Humming a happy song as we walk down the road, it occurs to the Bluesbunny that it has been about 30 seconds since his last beer. Time for another beer and time to use that now tired excuse that we were only in the Liquid Ship to listen to the music. It is another Free Candy Session with Kyle Cuthbert, Hooligan and Larry Guild.
New to the Bluesbunny ears is Kirkcaldy's Kyle Cuthbert. He picks up his guitar and starts to play. On hearing him, the first thing to strike the Bluesbunny was the sheer manual dexterity of this guy. We first thought that he was doing some sort of warm-up but the fingers flying over the fretboard thing is a normal feature of his act. Guitar pyrotechnics - well, we like that sort of thing. His voice proved quite distinctive as well and was proved particularly effective on "Magic Farmer". It might have been the ale but should we be forced into categorising his music then we would have to say that acoustic prog-rock would be a more appropriate label than folk.
Next up is Hooligan. You would not have to be Einstein to work out that he was a musician just by looking at him. Give him a guitar and a stool and he will play what might be classed as urban version of the good old country blues. His vocal style proved to be rather stylised but memorable. If you want a comparison, it crossed the foggy mind of the Bluesbunny that Hooligan vocal style sounded like Dick Shawn (LSD in the original and only true version of the movie "The Producers"). Nevertheless he was a relaxed performer and he had no problem selling "Bigger than your Old Man" to the audience. "Hang Me a Man" certainly did the business for our ears too. Worth checking out if you get the opportunity.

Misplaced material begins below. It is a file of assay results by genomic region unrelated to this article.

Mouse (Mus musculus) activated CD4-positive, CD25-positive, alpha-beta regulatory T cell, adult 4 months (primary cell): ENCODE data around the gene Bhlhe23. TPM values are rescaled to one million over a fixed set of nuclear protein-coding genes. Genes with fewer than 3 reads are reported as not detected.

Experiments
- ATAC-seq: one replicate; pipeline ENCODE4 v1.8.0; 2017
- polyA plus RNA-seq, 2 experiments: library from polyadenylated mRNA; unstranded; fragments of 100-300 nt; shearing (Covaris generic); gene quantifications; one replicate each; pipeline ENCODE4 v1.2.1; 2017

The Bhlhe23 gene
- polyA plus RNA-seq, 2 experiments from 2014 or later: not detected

Larry Guild is the final performer of the evening. Now here is a man who takes his music seriously. He even has a music stand with him claiming that he needs it to play his new songs. Larry is from Coatbridge and that is just fine with us. Unassuming in his presentation, it is abundantly clear that he can play and sing a bit. "Morning Sun" was a particular pleasure. His songs tell stories in the way that Ralph McTell or John Denver would and his voice is clean and clear. He knows how to use it effectively. It does not take long to convince the audience of that. There is a subtlety to him that might take a bit of effort to appreciate especially in the live environment but if you open your ears then you will be impressed. The Bluesbunny has happy ears.
No more music and no more beer. Fearing the onset of unhappiness, the Bluesbunny heads out into the darkness seeking the solace that only chicken pakora can bring.